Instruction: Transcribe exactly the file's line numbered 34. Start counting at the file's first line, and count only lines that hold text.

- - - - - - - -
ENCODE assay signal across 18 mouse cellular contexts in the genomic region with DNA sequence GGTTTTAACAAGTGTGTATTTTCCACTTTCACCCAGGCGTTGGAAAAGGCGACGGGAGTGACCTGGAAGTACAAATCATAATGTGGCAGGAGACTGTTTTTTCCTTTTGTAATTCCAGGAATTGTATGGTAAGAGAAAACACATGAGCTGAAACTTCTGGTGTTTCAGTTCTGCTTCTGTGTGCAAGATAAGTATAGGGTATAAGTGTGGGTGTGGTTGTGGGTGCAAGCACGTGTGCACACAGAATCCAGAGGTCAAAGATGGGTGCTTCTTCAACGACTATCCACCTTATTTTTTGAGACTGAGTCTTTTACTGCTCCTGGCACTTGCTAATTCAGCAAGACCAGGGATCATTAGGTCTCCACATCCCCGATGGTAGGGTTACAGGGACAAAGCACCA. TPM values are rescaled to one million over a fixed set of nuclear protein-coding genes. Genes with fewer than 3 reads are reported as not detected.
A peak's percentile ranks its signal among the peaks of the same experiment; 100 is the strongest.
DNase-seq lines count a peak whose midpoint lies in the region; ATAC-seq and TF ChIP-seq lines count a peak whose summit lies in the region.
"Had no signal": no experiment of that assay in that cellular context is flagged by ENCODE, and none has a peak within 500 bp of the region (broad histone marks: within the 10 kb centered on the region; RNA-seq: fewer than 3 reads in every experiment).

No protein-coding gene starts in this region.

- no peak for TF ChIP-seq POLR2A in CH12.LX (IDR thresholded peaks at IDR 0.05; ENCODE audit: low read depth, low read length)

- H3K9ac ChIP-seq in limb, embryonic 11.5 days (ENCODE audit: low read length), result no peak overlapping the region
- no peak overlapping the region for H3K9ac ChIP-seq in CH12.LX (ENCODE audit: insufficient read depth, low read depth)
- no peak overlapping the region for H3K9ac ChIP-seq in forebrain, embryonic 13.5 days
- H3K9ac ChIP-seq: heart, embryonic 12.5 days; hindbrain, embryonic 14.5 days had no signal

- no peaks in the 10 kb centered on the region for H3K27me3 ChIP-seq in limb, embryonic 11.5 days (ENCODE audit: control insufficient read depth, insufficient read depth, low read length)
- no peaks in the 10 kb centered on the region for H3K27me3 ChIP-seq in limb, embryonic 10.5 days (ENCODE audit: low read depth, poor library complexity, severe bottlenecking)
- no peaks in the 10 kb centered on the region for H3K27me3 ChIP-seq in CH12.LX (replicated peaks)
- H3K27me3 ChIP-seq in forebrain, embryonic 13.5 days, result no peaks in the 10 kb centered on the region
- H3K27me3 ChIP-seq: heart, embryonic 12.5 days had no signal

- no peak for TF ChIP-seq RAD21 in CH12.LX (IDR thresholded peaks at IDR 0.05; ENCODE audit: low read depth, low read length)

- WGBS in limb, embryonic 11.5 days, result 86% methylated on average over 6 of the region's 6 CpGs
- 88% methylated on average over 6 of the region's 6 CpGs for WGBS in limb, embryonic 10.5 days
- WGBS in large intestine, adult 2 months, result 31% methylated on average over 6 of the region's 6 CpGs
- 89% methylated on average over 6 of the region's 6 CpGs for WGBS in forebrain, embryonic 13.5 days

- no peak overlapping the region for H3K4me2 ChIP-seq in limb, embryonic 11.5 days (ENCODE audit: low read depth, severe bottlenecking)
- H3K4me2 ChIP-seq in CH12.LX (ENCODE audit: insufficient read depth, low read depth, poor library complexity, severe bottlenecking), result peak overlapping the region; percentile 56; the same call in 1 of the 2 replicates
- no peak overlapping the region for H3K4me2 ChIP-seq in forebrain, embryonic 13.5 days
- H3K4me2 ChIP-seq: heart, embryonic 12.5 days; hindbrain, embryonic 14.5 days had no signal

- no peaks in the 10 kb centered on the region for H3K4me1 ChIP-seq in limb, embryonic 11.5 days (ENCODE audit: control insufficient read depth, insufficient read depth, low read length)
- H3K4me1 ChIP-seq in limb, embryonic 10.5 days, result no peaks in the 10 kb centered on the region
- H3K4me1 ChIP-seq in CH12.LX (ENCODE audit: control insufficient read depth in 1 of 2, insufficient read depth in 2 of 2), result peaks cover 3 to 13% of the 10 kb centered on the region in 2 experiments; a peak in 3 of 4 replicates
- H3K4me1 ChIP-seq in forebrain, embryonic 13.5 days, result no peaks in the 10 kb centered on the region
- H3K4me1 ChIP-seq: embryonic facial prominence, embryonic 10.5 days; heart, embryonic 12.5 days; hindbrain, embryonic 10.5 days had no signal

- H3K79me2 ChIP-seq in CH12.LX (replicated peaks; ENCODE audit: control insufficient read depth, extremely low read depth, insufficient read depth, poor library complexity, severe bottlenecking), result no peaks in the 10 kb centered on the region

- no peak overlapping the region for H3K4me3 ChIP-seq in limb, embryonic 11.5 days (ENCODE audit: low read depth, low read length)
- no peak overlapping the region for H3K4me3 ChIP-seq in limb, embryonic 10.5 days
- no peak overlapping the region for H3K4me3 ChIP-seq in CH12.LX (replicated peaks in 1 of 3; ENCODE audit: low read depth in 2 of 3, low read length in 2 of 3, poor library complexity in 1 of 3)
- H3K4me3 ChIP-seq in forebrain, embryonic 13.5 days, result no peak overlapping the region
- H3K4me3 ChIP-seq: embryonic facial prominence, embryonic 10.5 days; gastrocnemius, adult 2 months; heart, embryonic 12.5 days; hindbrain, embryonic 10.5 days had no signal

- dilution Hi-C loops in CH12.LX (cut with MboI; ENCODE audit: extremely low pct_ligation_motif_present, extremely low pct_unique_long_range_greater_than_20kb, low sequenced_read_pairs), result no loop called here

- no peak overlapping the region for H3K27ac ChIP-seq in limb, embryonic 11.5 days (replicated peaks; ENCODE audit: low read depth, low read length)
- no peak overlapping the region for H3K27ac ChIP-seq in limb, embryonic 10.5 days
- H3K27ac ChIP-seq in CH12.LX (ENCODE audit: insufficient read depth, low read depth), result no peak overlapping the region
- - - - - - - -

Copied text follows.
- H3K4me3 ChIP-seq in forebrain, embryonic 13.5 days, result no peak overlapping the region